Current Expected Credit Loss Accounting Model

Issue: The Current Expected Credit Loss (CECL) accounting model was developed by the Financial Accounting Standards Board (FASB) and is a fundamental shift in how loss reserves are established. Instead of waiting until losses are probable, institutions will forecast losses and establish reserves in advance. The final rule was announced on June 16, 2016, and will impact any institution that holds loans on its balance sheet at amortized cost, such as banks, credit unions, and real estate investment trusts (REITs).

Timing: Public companies filing with the Securities and Exchange Commission (SEC) will need to adopt CECL for fiscal years beginning after December 15, 2019, including interim periods within those fiscal years. Public companies that are not SEC filers will be required to comply with the new standard in 2021 (for FY beginning after December 15, 2020, including interim periods within those fiscal years) and all other institutions will be required to comply by 2022 (for FY beginning after December 15, 2021, including interim periods within those fiscal years). FASB has proposed a delay in the implementation date of CECL for all private companies and for small public companies (those with a market capitalization below $250 million and annual revenue of less than $100 million). If that proposal is enacted, the standard for those companies would not take effect until January 2023.

Impact: CECL will likely affect banks and credit unions in varying ways depending on how each lender models their Allowance for Loan and Lease Losses (ALLL). One constant is that upon initial adoption, there will be a one-time reduction to equity. A reserve will be recorded applying CECL with a charge to earnings for all mortgage loans originated after the adoption date as well as for the increases or decreases in expected credit losses that have taken place during the period. Although the regulators provide guidance on how CECL is to be implemented, they do not provide specific forecasts or models. Rather than reserving for losses on these loans on an incurred basis, as they currently do, lenders will be required to post a reserve against the lifetime expected credit loss of the loan on day one. The rule will have the most significant impact on loans that have the highest of credit risk, which will include those loans originated as part of the Community Reinvestment Act (CRA).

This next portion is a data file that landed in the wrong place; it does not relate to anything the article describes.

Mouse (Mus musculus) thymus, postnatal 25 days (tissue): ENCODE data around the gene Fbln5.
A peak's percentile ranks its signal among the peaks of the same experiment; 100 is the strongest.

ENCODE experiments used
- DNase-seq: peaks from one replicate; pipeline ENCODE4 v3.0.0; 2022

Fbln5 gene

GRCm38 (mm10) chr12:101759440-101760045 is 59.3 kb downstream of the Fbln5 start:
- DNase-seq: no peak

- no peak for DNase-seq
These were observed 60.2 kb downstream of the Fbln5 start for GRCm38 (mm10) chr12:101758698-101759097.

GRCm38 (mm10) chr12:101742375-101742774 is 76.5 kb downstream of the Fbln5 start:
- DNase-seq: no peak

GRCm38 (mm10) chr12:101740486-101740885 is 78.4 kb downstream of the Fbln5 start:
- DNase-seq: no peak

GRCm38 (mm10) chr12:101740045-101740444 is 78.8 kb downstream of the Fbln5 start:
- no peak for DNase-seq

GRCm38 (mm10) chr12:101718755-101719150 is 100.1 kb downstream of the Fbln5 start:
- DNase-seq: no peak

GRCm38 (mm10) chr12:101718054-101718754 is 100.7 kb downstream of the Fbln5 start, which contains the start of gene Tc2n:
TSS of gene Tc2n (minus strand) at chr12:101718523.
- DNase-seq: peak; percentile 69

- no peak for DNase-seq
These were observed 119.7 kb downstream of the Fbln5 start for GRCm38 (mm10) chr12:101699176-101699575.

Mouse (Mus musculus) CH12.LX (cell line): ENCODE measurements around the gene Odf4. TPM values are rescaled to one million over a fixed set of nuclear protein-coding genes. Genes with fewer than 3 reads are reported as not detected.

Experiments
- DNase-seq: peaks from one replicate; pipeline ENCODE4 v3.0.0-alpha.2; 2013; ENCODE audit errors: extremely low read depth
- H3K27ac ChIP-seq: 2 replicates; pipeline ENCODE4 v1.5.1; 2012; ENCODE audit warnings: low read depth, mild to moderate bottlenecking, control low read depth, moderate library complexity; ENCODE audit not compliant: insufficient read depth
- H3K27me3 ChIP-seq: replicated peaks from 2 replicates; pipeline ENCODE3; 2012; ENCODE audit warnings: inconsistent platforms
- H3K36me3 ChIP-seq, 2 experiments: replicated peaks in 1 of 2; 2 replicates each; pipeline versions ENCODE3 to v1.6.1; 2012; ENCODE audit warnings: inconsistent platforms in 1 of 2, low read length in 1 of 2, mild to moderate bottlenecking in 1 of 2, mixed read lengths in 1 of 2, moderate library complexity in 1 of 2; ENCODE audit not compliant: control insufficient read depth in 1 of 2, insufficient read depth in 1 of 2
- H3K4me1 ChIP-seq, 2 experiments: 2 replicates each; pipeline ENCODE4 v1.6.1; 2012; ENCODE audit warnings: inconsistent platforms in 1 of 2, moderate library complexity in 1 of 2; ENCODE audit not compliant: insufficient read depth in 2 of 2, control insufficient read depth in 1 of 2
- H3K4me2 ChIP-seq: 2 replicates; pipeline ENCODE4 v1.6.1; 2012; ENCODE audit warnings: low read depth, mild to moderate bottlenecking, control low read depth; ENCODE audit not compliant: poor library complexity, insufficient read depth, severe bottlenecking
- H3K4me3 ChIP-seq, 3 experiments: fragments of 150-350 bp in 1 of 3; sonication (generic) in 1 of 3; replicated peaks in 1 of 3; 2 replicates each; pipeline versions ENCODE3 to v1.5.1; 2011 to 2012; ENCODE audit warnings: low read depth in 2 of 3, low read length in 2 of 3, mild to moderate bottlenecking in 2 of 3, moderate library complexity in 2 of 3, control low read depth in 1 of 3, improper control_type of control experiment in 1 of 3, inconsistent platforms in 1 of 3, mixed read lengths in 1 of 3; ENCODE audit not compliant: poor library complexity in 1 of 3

The net result of this change will directly impact pricing of loans, the amount of capital allocated to a portfolio lending strategy; which products are offered to consumers; and net income, since changes to the ALLL impact pre-tax operating income. The impact of CECL extends into the future because lenders will also have increased costs related to loss forecasting and reporting, especially as they continue to update estimated loss reserves over the life of their loans. CECL will also impact every loan currently on an institution’s balance sheet. While CECL will impact all public companies, it is expected to impact lenders most significantly. In congressional testimony, industry representatives suggested that the transition to CECL is estimated to increase loan loss reserves between $50 billion and $100 billion for banks.[1]

Naturally, lenders are concerned and there has and is a concerted effort to change the rule in advance of its implementation deadline. As noted by the Government Accountability Office (GAO), “CECL is considered by some to be the most significant accounting change in the banking industry in 40 years.” Banking regulators, including the Federal Deposit Insurance Corporation (FDIC) and the Office of the Comptroller of the Currency (OCC), have issued final rules[2] on CECL implementation and have proposed changing the ALLL as a new defined term.